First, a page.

I’ve been beta testing StackHash, a “thick client” for Microsoft’s Windows Error Reporting website. It does a great job of ameliorating the pain of using Winqual by downloading and caching all the event data locally, then adds helpful features such as being able to debug CABs with a couple of clicks.
By default, it’s configured to launch WinDbg (from the Debugging Tools for Windows package), but I’ve found this to be insufficient.
Firstly, we use the Microsoft Symbol
Server and also have a local symbol
server that stores the PDBs for the release versions of our software.
Secondly, Microsoft apparently doesn’t put the binaries for .NET Framework
security patches on the symbol server, so you need to collect those manually
and add them to the symbol path. (To do this, install the latest Windows
Updates, then copy the
to a shared location. Repeat for XP, Vista, and Windows 7.) Finally, I want to
automatically start crash analysis when the dump is opened.
Some of this can be worked around by setting global environment variables, but this will also affect Visual Studio’s debugger, which may be unwanted. I created the following batch file to set up the environment for debugging, then set it as the debugger in StackHash’s Tools > Client Options > Debuggers > 32-bit Debugger setting. A similar script could be created for 64-bit debugging.
(Note: lines are broken for readability; they need to be joined together.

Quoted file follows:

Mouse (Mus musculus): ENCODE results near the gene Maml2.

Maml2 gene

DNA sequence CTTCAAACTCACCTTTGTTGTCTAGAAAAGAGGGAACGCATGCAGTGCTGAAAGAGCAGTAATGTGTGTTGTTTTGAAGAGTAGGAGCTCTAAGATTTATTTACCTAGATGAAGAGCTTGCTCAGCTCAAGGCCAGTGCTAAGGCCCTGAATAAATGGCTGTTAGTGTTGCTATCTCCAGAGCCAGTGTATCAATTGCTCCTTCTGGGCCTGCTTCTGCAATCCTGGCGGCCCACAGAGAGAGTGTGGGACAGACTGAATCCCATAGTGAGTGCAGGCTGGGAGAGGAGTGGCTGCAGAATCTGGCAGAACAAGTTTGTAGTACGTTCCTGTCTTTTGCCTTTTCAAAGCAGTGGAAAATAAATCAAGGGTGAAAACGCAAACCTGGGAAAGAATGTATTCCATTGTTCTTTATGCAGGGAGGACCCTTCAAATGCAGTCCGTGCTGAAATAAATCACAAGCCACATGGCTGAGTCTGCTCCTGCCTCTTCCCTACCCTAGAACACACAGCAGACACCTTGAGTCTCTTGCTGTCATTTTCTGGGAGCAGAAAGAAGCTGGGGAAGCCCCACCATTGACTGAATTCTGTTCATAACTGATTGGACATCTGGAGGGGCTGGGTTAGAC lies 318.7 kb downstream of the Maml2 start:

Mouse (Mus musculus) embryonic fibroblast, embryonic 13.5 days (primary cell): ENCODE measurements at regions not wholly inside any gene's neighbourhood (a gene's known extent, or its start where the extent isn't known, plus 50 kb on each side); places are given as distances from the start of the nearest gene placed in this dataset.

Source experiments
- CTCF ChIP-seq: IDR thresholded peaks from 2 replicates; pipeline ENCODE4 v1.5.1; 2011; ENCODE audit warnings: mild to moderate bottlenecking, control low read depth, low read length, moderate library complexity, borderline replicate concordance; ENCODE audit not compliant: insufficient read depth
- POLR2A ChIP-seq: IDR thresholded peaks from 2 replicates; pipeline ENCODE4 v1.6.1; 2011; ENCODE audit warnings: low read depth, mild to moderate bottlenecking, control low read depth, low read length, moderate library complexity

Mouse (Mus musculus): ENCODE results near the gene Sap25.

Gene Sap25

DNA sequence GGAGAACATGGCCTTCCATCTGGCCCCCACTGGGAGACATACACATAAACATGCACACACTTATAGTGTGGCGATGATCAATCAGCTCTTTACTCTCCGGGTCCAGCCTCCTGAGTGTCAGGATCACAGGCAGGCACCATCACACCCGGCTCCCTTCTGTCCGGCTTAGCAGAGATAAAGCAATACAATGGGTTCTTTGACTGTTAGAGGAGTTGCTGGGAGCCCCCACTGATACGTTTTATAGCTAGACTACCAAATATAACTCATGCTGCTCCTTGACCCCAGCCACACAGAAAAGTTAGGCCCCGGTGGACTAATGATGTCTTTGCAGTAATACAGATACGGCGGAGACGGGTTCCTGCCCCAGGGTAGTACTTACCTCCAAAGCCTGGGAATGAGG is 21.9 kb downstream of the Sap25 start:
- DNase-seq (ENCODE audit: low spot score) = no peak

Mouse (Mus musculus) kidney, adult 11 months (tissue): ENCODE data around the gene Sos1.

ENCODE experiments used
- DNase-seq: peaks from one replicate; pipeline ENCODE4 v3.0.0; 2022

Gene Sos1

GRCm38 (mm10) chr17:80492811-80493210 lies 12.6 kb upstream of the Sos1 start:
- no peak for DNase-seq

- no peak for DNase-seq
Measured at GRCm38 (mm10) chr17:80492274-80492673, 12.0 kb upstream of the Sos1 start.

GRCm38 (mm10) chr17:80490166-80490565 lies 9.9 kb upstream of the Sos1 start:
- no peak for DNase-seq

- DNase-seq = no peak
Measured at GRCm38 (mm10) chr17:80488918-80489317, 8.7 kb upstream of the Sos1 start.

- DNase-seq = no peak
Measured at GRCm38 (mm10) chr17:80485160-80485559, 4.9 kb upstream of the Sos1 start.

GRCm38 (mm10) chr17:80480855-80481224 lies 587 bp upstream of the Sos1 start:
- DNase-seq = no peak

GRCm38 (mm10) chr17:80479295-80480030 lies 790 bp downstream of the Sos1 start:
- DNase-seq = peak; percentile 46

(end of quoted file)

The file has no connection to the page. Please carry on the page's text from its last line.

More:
_\\server\Symbols_ is our local symbol server,
_\\server\Framework_ is a
shared folder where we place specific versions of the .NET Framework that
aren’t yet on the Microsoft symbol server. This batch file assumes WinDbg is
installed in the standard location.)
@echo off PATH %PATH%;C:\Program Files (x86)\Debugging Tools for Windows (x86) set _NT_EXECUTABLE_IMAGE_PATH=\\server\Framework\v2.0.50727.4952;\\server\Framework\v2.0.50727.4206;\\server\Framework\v2.0.50727.3615;\\server\Framework\v2.0.50727.4927;\\server\Framework\v2.0.50727.4200 set _NT_SYMBOL_PATH=%_NT_EXECUTABLE_IMAGE_PATH%;SRV*C:\Symbols*\\server\Symbols*http://msdl.microsoft.com/download/symbols "C:\Program Files (x86)\Debugging Tools for Windows (x86)\windbg.exe" -QY -c ".loadby sos mscorwks;!analyze -v" %*
UPDATE: Scott points out that this can be simplified by using the
-y command-line argument to WinDbg to set the symbol path. (I didn’t use
-i to set the executable path, because it turned out to be unnecessary.) This reduces the batch file to one (long) line:
@"C:\Program Files (x86)\Debugging Tools for Windows (x86)\windbg.exe" -y\\server\Framework\v2.0.50727.4952;\\server\Framework\v2.0.50727.4206;\\server\Framework\v2.0.50727.3615;\\server\Framework\v2.0.50727.4927SRV*C:\Symbols*\\server\Symbols*http://msdl.microsoft.com/download/symbols -QY -c ".loadby sos mscorwks;!analyze -v" %*
Posted by Bradley Grainger on September 01, 2010